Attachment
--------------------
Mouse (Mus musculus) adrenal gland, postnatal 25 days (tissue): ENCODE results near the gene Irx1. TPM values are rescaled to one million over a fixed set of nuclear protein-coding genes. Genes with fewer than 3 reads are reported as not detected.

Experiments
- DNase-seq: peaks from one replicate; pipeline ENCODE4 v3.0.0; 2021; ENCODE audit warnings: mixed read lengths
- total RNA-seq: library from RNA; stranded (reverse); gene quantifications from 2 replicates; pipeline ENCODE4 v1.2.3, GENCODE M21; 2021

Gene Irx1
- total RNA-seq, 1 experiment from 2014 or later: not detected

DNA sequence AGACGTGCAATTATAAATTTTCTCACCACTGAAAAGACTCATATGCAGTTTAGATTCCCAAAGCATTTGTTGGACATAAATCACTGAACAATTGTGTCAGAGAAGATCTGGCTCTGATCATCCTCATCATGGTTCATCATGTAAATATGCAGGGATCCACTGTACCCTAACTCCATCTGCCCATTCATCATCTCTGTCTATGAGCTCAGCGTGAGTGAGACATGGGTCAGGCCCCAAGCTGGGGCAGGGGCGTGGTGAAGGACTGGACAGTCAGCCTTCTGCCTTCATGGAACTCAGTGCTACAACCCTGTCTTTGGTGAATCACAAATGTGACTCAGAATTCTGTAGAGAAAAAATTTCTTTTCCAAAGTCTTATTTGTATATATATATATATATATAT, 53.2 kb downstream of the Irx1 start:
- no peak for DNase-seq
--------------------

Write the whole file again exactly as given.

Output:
Mouse (Mus musculus) adrenal gland, postnatal 25 days (tissue): ENCODE results near the gene Irx1. TPM values are rescaled to one million over a fixed set of nuclear protein-coding genes. Genes with fewer than 3 reads are reported as not detected.

Experiments
- DNase-seq: peaks from one replicate; pipeline ENCODE4 v3.0.0; 2021; ENCODE audit warnings: mixed read lengths
- total RNA-seq: library from RNA; stranded (reverse); gene quantifications from 2 replicates; pipeline ENCODE4 v1.2.3, GENCODE M21; 2021

Gene Irx1
- total RNA-seq, 1 experiment from 2014 or later: not detected

DNA sequence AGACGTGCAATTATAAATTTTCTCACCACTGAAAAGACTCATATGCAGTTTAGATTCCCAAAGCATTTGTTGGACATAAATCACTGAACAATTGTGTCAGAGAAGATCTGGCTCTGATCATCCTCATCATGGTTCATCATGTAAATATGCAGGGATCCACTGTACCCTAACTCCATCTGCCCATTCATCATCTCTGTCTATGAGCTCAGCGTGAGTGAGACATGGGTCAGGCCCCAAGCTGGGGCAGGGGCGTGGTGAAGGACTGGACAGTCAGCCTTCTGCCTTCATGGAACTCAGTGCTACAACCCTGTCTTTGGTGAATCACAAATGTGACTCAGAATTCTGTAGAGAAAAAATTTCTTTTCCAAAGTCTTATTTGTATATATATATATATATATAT, 53.2 kb downstream of the Irx1 start:
- no peak for DNase-seq